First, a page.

Taking the Difficulty Out of Dental Medical Cross Coding

For over 30 years, dental practices have been getting reimbursed by medical insurance. Although the policies, trends, and codes have changed, but the fundamental principles and protocols behind cross-coding and dental medical billing have remained the same.

  • You need the proper diagnosis codes and procedure codes.
  • If it wasn’t documented, it didn’t happen.
  • Don’t give up when dealing with the medical insurance company

Dentistry is now seen more as the field of dental medicine and the medical community has embraced this model by incorporating many more dentally related conditions in their coding systems, thereby recognizing the medical nature of certain dental procedures. Many dental surgeons (oral and maxillofacial surgeons) have been successfully filing with their patients’ medical plans, but very few specialty or general practices have taken advantage of this opportunity. To successfully cross code, one must understand what can be filed medically and how it should be done correctly.

There is a general perception that filing cross coded medical claims is too difficult. Granted, medical insurance is more complex than dental insurance. The major difference between the two is that medical carriers always require the use of at least one diagnosis code to explain why a procedure was performed, and therefore more than one coding system is required. By learning how to cross code correctly one can eliminate the difficulty factor in cross coding. You can make use of cross coding manuals, audio sessions, lectures, webinars, and on-site training to excel in medical coding.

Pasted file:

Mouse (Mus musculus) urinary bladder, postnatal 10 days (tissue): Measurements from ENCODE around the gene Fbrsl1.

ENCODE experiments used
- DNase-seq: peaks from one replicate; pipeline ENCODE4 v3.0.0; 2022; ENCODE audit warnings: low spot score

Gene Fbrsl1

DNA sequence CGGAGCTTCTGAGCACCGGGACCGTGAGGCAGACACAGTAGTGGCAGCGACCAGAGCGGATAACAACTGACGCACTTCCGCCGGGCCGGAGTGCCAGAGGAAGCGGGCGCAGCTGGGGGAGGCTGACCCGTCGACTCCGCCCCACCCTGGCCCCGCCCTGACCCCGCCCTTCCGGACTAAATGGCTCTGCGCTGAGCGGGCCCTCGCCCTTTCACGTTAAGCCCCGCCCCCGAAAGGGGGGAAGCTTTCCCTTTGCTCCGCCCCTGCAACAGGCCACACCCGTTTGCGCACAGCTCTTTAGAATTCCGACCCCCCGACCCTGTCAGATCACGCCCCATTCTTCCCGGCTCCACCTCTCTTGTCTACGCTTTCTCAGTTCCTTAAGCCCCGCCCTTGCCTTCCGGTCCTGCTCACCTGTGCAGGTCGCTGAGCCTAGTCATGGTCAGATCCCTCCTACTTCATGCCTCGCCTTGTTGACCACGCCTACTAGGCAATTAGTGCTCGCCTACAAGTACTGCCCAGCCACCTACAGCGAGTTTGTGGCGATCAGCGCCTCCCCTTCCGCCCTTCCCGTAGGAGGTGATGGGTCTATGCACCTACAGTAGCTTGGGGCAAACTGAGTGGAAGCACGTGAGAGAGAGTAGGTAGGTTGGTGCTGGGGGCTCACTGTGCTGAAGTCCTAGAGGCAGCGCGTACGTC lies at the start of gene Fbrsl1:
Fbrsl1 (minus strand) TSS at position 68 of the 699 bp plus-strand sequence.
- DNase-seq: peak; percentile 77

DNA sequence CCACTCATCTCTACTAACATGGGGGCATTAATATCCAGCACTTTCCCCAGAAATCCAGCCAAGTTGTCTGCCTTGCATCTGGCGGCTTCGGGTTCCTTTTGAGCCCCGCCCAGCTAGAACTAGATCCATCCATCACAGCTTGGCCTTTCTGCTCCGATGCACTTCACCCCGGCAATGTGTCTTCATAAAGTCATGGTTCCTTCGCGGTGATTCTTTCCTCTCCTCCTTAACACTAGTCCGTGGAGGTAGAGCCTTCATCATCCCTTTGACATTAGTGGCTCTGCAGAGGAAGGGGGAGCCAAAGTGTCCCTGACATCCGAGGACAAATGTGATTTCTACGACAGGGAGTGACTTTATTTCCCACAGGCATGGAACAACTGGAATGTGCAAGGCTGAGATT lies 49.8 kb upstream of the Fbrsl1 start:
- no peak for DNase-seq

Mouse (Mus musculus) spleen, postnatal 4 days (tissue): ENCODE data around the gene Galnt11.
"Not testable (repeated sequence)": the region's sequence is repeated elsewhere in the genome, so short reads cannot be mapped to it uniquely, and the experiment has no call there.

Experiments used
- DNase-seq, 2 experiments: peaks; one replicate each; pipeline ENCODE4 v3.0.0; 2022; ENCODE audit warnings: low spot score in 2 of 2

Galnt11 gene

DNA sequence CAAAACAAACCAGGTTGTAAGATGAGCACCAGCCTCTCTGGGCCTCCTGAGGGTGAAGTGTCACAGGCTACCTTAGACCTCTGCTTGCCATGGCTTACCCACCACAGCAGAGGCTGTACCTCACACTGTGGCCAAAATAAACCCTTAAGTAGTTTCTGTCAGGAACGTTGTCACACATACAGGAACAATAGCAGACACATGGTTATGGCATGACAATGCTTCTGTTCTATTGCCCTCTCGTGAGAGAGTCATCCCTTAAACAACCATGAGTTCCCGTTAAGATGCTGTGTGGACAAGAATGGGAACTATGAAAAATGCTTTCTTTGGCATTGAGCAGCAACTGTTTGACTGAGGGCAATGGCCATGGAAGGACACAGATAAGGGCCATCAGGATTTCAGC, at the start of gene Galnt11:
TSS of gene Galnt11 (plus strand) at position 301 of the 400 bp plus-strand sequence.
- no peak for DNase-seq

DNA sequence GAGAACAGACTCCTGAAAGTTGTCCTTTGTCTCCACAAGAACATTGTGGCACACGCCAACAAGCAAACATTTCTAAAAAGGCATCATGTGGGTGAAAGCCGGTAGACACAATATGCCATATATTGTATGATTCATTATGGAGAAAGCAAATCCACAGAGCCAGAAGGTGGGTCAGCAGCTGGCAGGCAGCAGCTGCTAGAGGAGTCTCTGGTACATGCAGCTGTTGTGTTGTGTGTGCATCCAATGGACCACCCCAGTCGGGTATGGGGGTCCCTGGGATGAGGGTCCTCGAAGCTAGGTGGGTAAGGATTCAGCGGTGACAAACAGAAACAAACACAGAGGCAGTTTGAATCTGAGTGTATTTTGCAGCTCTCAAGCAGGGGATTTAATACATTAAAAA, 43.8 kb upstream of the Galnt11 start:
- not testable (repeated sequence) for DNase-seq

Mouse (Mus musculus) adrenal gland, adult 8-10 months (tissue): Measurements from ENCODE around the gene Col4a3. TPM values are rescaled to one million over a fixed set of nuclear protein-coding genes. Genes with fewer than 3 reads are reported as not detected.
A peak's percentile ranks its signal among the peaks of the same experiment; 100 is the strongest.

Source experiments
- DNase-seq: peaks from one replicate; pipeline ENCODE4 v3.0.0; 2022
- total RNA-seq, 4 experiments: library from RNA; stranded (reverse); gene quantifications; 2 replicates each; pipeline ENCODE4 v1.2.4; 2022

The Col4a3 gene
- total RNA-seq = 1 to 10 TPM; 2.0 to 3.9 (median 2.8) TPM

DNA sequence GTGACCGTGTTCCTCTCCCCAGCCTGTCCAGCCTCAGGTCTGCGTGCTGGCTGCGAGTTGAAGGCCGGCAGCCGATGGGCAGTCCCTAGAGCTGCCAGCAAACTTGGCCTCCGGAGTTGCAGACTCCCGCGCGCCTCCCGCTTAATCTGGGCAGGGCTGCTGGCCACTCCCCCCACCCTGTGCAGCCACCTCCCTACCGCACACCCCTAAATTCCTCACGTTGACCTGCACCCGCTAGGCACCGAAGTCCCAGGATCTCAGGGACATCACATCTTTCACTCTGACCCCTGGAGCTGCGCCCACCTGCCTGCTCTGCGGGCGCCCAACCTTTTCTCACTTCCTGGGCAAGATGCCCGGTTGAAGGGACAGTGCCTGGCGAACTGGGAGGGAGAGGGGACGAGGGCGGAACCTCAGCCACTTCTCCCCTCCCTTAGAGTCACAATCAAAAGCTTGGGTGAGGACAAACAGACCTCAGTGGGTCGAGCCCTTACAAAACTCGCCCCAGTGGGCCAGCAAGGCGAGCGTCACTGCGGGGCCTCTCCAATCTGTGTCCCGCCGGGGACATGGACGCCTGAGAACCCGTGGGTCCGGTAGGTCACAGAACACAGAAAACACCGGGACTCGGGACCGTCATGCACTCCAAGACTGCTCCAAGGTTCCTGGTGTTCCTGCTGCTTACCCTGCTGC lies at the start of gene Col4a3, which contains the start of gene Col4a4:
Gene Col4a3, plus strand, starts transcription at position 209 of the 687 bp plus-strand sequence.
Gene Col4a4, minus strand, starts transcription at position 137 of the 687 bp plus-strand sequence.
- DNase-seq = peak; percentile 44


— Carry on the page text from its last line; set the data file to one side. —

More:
In today’s hard economic times, implementing cross coding won’t incur much added cost with regard to the software that will be needed. Most of the practice management software that is available today has a medical cross coding component that is already part of the package or can be obtained as an additional component that must be purchased. Also, those that charge for the extra component bill a nominal fee.

The practices that have learned how to cross code correctly are receiving successfully paid EOB’s. Remember not all procedures are going to be covered by all insurance plans. Call the carrier to determine if benefits are available for the certain procedure and if a pre-authorization is needed. By preparing in this manner and by submitting accurate claims, your chances for successfully paid medical claims is greatly improved.

Getting your dental practice implemented for cross coding is a matter of proper training and education. Check out our session Cross Coding for Dental Sleep Apnea Treatment, to learn the intricacies.

Leave a Reply

Your email address will not be published. Required fields are marked *